Thesis Theater: Maximilian Hart, “Draconic Diction: Truth and Lies in Le Guin’s Old Speech”

Signum University Thesis Theater
Join us on Monday, August 16, at 6pm ET for a Thesis Theater on Ursula K. Le Guin

Speakers

Kristine Ainsworth Swank
Librarian; Preceptor; Lecturer

Start

August 16, 2021 - 6:00 pm EDT

End

August 16, 2021 - 7:00 pm EDT

Signum master’s student Maximilian Hart will present his thesis “Draconic Diction: Truth and Lies in Le Guin’s Old Speech” and respond to questions from the audience in an interactive Thesis Theater. The discussion will be facilitated by Maximilian’s thesis supervisor, Kris Swank.

 

Thesis Abstract

Ursula K. Le Guin’s Earthsea series enters an ongoing dialogue about the nature of language; in it, she proposes a language spoken by dragons and wizards, “the Old Speech,” a language fundamentally unlike our human languages. It is a language in which it is impossible to lie, a language which is simultaneously descriptive and generative: to say the name of a thing is to have the thing come to be. This Old Speech is what the ancient poetic unity of language—to use Owen Barfield’s terms—might look like: a language in which the Tao, the underlying reality of a thing, is named in every word, a language in which every word is a narrative and true. However, dragons, not the titular, and ostensibly central, wizards, are the true poets of Earthsea; the dragons are the ones who see with a poet’s eye and who are actually capable of wielding the Old Speech in its ancient, unified, fully poetic sense, a sense which encompasses all shades of meaning and existence and narrative in one word. Le Guin’s Old Speech, then, can best be understood as a true language of Barfieldian ancient unity, and the dragons are not liars but poets practicing their art.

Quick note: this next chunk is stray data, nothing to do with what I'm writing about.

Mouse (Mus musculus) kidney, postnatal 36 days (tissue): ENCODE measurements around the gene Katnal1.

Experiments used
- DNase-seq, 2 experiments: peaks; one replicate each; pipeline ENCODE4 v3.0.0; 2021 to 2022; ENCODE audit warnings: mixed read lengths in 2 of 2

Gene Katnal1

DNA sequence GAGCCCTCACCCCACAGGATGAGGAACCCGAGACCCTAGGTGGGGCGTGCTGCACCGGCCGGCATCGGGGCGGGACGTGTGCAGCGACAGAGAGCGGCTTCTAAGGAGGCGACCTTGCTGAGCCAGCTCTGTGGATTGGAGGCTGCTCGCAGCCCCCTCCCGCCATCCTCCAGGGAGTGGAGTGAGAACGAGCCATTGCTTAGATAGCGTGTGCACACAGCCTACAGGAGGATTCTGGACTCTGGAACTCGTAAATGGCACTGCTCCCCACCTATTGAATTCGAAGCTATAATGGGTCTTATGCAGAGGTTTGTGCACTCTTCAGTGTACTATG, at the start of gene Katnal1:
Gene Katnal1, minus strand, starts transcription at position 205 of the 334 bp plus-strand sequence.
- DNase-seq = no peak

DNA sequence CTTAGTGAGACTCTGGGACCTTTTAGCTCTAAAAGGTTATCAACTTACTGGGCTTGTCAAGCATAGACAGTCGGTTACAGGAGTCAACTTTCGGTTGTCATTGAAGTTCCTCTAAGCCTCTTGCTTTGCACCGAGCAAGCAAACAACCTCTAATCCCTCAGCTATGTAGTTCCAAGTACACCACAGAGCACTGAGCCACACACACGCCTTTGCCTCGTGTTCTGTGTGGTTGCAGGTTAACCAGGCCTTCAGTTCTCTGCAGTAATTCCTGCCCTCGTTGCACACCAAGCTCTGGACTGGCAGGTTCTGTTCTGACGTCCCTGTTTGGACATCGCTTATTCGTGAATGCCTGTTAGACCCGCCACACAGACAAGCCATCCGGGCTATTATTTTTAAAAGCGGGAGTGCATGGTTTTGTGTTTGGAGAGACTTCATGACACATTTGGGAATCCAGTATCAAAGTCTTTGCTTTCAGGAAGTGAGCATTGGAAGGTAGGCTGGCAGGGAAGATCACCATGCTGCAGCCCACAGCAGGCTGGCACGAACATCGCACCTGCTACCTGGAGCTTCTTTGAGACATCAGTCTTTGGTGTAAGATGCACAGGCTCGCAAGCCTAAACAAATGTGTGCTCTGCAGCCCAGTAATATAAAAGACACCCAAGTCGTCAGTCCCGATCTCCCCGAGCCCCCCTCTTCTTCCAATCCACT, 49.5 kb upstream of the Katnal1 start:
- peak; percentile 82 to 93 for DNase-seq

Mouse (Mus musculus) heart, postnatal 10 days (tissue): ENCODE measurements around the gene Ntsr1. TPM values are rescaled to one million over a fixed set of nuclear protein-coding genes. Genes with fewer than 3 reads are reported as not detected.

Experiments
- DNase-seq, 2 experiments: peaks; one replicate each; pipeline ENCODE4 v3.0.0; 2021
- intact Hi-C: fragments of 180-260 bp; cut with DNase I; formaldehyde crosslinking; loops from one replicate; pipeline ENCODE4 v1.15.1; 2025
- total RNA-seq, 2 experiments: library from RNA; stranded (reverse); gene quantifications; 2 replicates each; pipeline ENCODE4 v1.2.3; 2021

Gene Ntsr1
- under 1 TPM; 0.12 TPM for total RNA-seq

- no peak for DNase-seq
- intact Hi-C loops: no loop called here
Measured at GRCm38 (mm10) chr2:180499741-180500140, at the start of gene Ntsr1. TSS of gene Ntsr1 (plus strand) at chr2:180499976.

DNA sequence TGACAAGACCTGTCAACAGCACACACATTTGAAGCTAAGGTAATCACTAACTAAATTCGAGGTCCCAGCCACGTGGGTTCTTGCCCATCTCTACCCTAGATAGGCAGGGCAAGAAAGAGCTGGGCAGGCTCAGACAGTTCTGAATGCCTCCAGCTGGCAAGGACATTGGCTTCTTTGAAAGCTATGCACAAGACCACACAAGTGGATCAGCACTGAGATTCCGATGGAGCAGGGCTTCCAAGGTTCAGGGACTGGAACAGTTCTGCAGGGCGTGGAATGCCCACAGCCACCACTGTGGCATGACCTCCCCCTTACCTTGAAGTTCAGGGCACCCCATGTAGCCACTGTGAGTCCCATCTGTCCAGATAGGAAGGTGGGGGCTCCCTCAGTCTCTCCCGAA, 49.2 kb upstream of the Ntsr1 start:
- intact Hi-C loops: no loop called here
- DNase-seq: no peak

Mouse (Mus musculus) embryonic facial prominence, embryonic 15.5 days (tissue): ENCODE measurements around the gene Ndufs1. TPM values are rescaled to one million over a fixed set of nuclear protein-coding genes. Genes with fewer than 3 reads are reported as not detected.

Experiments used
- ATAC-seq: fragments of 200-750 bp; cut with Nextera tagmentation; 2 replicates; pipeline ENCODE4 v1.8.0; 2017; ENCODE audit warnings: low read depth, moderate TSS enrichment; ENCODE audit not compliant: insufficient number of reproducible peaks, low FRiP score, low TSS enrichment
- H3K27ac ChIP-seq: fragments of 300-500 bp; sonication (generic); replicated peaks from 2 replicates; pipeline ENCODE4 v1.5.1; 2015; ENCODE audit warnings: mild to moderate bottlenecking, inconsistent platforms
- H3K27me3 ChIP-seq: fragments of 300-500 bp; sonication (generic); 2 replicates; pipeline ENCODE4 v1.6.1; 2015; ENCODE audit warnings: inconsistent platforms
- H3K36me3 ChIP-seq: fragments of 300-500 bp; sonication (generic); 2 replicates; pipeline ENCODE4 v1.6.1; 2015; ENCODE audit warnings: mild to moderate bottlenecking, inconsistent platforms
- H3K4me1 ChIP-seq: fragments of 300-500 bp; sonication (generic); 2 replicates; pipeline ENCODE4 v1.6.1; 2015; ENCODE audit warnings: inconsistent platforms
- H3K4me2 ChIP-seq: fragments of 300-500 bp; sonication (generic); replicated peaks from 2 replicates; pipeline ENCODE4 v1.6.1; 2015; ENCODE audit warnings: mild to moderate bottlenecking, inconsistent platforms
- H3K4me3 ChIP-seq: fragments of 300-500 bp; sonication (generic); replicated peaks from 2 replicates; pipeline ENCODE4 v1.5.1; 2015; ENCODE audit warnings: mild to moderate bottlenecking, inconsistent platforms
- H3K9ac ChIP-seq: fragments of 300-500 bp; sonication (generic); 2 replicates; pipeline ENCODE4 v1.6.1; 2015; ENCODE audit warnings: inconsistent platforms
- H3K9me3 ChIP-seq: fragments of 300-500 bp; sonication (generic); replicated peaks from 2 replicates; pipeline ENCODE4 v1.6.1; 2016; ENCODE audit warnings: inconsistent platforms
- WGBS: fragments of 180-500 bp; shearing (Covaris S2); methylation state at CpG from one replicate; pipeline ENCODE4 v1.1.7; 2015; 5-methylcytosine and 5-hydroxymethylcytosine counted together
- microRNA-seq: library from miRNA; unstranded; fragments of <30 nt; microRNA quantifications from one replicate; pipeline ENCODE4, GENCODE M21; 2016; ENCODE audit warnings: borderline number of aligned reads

About the Presenter

Maximilian Hart is a high school English teacher and has been a student at Signum University since 2016. His academic focus is currently on studying the works of Ursula K. Le Guin and her approaches to language. When he’s not reading books for class or his own high school students’ papers, he’s spending time with his wife and children or pretending to improve at chess or woodworking.

 

About Signum Thesis Theaters

Each of our master’s students writes a thesis at the end of their degree program, exploring a topic of their choice. The Thesis Theater is their opportunity to present their research to a general audience, and answer questions. All are welcome to attend!

 

MORE DETAIL